Part-Time Evening Law School

law school orientation

Part-Time Evening Students

Law school is arguably one of the most difficult scholarly graduate degree programs that exists. Many question the decision to attend law school given the high tuition rates and debt loads many students take on. Given the over-saturated job market filled with freshly minted attorneys, the decision to go to law school is a topic for another conversation. However, here, let us talk about part-time evening law students.

In my experience, there was a unique subset of future lawyers that seem destined to succeed due to sheer determination, drive and will. I’m talking about the part-timers, the night-scholars, you know, the grown-ups in the classrooms! In the spirit of full disclosure, I too, was a part-time evening law student.  I typically worked from 8-5 and attended classes in the evenings from 6-9. I pretty much maintained that schedule throughout all nine (9) semesters of law school.

Evening students fell into a wide range of demographics; from husbands and wives, to younger and older students, both parents and non-parents, and some who even conceived, carried, and gave birth during law school. However, one reoccurring trait remained apparent, and that was the sheer determination to succeed. Many of us always wanted to become attorneys; however life’s circumstances led us down a different path. Once the opportunity to revisit that dream presented itself, a series of well-calculated decisions provided the ability to attend school at night while working during the day.

Soon, my schedule would become extremely rigid yet surprisingly simplistic, and the only thing I knew for nearly four years straight. I worked all day, attended school all night, and then studied all weekend, rinsed and repeat. I did reserve Friday evenings after work to relax with my friends and family. Before attending law school, I was extremely socially and politically engaged in my community. Once enrolled, there were several, and I do mean several events that I had to forgo because of my night-class obligations. When I think back, I missed out on a lot, but it all became worth it in the end.

My story is far from unique among part-time students, in fact there were close to sixty (60) of us in our inaugural class. Each and every one of my fellow cohorts had the exact same schedules, limitations, and challenges. Some had to work harder than others, however everyone bust their asses for every single grade, credit, degree and eventual bar license they received! In fact, most of my cohorts are some of strongest people I’ve ever had the opportunity to get to know. My respect for these people, both as individuals, and as a group, is unmatched by any other group of folks I’ve ever met.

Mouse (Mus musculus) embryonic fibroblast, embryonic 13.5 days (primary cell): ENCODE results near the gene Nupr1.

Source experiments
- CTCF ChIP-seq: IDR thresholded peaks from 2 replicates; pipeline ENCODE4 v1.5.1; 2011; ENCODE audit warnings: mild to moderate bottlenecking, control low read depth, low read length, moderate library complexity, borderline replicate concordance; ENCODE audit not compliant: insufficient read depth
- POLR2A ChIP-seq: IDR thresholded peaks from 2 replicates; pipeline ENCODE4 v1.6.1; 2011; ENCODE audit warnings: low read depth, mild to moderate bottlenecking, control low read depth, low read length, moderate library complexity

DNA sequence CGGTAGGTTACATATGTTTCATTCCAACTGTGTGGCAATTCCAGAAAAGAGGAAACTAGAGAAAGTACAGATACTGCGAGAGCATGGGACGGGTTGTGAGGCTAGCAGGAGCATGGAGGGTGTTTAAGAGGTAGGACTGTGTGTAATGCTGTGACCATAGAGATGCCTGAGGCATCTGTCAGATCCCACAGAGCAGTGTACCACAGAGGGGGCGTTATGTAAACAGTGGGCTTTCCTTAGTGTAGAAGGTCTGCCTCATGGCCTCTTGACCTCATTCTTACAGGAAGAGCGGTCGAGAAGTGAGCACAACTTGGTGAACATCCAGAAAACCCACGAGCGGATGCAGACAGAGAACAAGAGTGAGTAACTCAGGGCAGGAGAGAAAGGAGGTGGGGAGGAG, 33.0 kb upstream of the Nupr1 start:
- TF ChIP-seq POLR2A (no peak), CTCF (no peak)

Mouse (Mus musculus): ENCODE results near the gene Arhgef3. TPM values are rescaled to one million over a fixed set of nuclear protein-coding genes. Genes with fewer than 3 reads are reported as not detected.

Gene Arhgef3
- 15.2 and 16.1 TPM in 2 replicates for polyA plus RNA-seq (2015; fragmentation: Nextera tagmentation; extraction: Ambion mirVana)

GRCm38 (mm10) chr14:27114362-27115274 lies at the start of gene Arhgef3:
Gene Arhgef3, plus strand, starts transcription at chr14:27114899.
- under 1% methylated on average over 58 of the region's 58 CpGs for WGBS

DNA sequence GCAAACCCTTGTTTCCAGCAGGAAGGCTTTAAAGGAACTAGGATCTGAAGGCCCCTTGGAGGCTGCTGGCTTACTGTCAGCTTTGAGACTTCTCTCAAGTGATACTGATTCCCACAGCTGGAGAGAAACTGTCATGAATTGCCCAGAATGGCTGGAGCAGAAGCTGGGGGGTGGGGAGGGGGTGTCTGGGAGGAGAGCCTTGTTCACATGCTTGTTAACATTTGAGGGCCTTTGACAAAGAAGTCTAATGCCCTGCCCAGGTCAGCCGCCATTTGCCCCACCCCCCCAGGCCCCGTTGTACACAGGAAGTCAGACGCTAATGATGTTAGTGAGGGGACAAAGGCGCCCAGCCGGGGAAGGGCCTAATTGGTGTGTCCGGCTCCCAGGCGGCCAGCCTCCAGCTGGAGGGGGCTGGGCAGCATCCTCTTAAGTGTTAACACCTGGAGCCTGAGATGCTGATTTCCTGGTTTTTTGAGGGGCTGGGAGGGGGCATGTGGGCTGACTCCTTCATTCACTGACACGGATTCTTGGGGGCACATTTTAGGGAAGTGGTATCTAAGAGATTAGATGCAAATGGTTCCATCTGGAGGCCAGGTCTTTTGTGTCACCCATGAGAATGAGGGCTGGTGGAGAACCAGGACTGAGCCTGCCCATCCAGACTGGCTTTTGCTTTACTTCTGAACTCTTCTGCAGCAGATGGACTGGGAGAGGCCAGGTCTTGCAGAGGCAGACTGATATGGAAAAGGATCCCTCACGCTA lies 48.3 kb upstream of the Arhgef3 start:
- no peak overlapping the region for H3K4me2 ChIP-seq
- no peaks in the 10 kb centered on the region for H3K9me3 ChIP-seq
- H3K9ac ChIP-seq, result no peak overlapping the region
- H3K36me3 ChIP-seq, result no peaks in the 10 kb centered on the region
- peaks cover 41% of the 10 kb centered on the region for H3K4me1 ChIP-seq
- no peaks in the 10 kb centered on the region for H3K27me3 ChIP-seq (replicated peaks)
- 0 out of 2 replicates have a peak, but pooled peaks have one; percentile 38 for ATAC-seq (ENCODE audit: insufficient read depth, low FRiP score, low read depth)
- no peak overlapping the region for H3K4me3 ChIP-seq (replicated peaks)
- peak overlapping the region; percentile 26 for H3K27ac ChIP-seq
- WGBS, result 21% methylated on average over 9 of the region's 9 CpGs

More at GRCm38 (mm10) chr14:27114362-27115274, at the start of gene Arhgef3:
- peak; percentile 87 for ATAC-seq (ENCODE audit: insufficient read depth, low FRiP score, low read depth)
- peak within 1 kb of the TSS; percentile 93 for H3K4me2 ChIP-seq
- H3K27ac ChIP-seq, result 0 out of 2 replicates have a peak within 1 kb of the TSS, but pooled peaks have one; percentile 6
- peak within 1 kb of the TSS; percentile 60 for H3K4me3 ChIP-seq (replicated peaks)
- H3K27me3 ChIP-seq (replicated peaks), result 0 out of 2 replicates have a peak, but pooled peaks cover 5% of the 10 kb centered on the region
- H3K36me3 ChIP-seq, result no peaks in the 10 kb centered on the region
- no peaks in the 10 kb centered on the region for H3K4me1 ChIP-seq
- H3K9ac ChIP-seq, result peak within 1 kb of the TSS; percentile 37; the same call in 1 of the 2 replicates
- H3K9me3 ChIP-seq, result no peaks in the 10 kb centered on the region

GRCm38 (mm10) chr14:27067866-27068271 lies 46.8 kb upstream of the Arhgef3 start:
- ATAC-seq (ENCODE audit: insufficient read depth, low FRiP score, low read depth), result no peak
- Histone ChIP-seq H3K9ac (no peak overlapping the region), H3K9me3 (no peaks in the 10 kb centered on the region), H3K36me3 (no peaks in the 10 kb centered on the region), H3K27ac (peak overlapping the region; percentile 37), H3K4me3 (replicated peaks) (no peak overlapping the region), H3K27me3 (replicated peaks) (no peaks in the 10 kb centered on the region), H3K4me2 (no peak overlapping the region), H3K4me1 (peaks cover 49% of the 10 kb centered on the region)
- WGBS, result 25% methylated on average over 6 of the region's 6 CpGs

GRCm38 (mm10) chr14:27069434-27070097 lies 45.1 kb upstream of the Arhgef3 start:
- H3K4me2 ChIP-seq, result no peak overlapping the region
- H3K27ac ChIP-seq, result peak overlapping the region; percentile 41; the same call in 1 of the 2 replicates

Whenever I wanted to complain about the rigors of my work week, commute, and study load, I’d only have to look a couple seats over to hear about my buddy who worked double shifts as a police officer prior to and after leaving class. Whenever I felt the urge to complain about how I could not find time to clean my house, I’d just have to talk to the girl next to me that had an hour an half commute each way, to and from class. When I would worry about not spending enough time with my kids, I just had to speak to a classmate who was deciding whether or not to induce labor before the final exam to be able to study. I often refer to my classmates as Gladiators because we battled, both night and day, week and weekend, for every hour of law school instruction we received.

If I sound a bit bias towards part-time evening students, you’re right. From my experience, the Part-timers seem to have wanted it just a little bit more than their full-time counter-parts who were not working  and knew of no other responsibilities outside of law school. I’m biased because I’ve had the opportunity to battle alongside some of the most courageous and dedicated individuals that exist.

I don’t use the term battle lightly because being a part-time evening student who worked during the day, law is school is just that, a battle! It will pit your priorities against one another in ways you can’t comprehend. Funeral to attend? Sorry for your loss, but you’ll have to get in the books shortly thereafter. Son’s football game tonight? Sorry Dad, you’ll either have to disappoint yourself, your son, or your professor. Either way, someone will be disappointed. It’s a constant battle between what you have to do, and what you have to do right now. Nonetheless, it builds character, and I mean strong character that will carry over to every other area of your life.

What’s the point of all this you may ask? It’s to explain that choosing to go to law school is difficult enough, choosing to go to law school while working full-time is extremely difficult. However, if you’re a go-getter and a stiff challenge never turned you away, it will still be tough, however well worth it. I only wish to add that anyone who succeeds at law school, no matter full-time or part-time has clearly grasped the concept of hard work and will eventually be an excellent attorney. The point of this post is that many part-timers have already grasped the concept of hard work prior to attending a single class, which in my opinion, gives them a leg up in this competitive job market.   Andre and Dustin

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